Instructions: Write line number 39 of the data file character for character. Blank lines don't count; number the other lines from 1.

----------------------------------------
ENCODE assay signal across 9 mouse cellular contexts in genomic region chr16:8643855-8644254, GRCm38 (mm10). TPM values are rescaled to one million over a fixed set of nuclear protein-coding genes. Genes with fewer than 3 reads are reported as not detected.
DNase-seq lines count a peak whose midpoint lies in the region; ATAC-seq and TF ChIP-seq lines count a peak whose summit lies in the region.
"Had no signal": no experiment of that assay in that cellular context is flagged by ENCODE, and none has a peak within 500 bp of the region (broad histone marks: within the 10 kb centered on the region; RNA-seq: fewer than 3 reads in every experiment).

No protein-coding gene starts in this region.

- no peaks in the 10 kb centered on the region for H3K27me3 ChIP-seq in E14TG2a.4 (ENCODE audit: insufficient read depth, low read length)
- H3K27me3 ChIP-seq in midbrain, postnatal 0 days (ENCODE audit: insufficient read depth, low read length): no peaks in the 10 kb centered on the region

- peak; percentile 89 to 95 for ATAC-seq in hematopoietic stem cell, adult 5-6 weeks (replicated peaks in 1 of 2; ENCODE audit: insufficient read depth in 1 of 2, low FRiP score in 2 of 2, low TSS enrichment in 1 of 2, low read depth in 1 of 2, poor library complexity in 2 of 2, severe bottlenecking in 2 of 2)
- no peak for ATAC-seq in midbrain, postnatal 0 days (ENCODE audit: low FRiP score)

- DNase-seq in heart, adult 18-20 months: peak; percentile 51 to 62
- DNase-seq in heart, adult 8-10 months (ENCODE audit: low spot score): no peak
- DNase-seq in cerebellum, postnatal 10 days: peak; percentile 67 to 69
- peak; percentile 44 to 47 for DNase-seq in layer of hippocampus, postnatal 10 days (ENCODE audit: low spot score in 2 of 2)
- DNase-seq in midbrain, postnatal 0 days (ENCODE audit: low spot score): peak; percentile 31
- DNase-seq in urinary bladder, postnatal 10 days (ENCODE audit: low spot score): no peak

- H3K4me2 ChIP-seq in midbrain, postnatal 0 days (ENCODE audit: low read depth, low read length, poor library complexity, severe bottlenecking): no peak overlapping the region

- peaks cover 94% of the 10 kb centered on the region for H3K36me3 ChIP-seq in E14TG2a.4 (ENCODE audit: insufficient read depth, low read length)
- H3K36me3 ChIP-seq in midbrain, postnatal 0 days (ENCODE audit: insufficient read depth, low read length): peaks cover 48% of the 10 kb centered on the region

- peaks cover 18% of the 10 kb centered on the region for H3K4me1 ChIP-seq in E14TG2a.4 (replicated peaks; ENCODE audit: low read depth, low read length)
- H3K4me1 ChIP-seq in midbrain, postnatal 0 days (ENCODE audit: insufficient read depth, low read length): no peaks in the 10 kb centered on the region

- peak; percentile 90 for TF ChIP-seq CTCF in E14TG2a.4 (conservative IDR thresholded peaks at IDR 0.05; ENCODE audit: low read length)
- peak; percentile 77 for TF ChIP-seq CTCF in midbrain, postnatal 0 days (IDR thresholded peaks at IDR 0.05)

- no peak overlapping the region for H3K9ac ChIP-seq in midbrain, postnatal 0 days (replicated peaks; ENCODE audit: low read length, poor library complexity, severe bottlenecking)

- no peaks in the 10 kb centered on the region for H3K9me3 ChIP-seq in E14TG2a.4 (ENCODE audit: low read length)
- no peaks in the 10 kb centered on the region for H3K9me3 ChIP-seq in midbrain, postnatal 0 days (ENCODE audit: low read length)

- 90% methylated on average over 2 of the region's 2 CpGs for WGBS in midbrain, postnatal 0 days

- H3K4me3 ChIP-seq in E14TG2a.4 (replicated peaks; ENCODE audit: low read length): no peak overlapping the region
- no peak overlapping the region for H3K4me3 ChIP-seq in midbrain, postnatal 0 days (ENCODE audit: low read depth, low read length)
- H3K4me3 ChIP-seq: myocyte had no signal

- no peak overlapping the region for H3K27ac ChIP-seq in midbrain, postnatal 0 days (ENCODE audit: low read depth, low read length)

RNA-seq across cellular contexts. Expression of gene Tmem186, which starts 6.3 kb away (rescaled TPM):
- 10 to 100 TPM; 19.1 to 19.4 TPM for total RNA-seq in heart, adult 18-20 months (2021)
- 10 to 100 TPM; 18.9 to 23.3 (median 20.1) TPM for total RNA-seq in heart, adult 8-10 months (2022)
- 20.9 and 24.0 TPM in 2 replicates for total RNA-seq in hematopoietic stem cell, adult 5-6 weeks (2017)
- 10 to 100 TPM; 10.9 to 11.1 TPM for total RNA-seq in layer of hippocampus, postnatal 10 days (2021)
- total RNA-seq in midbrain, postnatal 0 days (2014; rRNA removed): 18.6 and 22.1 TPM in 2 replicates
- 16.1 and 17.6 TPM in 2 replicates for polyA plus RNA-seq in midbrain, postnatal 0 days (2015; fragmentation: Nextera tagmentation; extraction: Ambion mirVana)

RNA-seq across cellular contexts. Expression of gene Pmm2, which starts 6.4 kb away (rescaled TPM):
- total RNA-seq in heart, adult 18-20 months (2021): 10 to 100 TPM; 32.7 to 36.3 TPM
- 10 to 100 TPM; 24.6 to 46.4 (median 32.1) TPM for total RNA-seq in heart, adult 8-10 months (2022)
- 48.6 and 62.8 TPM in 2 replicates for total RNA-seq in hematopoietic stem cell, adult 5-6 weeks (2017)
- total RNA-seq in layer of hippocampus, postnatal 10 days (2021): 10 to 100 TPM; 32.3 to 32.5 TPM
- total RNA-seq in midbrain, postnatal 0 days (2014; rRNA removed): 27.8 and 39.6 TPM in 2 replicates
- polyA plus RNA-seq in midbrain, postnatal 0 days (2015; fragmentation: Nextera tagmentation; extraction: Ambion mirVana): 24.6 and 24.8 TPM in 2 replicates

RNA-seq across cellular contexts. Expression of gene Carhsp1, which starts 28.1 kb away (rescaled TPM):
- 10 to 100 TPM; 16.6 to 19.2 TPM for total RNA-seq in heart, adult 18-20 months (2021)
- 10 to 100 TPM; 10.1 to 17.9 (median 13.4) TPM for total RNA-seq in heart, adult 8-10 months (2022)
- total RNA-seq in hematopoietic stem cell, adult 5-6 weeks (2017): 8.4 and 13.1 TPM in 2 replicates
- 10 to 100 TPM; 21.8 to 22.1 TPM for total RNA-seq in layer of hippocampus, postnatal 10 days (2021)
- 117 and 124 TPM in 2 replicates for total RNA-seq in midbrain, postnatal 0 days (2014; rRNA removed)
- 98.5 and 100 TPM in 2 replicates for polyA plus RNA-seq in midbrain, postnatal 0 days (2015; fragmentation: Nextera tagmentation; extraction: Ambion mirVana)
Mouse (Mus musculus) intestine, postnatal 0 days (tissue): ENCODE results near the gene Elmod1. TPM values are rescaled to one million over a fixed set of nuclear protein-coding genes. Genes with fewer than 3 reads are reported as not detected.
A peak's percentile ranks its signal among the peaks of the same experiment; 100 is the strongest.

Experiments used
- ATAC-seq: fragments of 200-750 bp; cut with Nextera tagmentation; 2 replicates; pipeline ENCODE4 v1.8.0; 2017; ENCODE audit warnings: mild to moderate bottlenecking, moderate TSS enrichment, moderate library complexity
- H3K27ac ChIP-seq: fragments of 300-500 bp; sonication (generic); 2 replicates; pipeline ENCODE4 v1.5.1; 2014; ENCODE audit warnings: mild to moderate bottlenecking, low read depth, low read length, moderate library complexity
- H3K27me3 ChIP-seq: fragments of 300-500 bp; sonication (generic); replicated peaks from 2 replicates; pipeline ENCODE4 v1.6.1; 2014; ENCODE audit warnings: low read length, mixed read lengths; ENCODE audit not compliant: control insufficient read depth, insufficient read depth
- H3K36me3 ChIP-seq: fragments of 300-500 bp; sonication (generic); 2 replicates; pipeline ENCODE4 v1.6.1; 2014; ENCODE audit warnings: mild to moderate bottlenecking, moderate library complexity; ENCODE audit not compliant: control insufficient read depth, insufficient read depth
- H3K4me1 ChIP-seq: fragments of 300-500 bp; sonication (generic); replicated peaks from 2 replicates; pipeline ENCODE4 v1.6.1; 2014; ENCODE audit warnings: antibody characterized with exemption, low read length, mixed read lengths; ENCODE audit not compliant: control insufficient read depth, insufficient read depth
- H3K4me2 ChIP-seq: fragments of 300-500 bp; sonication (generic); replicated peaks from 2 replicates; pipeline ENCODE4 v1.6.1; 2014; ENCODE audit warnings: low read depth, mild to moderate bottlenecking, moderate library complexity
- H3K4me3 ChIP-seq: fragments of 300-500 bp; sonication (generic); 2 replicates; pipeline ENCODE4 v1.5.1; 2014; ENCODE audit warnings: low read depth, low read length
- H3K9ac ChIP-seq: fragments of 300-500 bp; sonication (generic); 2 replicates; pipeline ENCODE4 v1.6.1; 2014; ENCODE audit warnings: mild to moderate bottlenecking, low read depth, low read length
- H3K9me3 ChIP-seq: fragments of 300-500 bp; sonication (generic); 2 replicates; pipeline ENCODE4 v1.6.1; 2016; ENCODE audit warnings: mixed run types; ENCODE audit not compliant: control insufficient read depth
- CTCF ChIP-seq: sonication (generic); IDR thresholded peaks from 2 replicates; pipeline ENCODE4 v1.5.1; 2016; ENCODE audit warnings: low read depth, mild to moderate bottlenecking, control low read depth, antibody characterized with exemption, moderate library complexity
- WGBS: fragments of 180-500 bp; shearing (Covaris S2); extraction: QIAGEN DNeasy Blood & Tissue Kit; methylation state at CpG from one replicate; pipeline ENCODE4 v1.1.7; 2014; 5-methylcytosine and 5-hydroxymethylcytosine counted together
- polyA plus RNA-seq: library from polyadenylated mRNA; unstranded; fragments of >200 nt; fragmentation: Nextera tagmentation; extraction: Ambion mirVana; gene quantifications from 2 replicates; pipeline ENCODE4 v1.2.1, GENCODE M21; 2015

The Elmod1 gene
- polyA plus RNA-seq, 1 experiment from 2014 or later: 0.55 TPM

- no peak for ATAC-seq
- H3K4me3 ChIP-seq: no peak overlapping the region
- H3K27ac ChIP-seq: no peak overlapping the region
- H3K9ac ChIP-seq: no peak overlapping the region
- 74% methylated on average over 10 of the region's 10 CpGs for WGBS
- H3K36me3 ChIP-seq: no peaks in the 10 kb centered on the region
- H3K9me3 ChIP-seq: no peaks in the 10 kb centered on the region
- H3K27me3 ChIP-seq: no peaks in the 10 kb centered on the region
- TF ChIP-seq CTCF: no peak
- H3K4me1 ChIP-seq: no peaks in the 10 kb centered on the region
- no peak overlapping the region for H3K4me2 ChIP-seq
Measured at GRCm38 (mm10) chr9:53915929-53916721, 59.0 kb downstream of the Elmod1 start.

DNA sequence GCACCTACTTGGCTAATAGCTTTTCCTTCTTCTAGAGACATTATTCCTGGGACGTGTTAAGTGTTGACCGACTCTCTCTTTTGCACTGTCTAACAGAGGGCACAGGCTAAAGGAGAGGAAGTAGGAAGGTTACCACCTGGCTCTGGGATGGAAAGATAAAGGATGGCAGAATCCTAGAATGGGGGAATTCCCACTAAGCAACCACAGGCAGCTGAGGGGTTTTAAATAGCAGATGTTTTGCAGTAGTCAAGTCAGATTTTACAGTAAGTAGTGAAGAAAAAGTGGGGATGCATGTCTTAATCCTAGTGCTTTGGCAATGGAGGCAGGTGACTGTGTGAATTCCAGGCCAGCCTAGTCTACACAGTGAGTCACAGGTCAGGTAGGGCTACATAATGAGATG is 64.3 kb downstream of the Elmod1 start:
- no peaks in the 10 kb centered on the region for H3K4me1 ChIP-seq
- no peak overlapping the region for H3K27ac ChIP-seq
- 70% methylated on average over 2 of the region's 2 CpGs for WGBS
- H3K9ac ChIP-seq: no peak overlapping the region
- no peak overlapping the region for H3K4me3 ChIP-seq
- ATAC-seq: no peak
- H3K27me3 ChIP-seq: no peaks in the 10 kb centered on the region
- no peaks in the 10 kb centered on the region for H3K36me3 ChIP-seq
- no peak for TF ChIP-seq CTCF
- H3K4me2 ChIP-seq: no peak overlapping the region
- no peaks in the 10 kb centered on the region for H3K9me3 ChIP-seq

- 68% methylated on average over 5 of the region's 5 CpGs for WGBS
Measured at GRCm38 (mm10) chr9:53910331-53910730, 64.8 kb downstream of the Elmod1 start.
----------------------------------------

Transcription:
- 10 to 100 TPM; 24.6 to 46.4 (median 32.1) TPM for total RNA-seq in heart, adult 8-10 months (2022)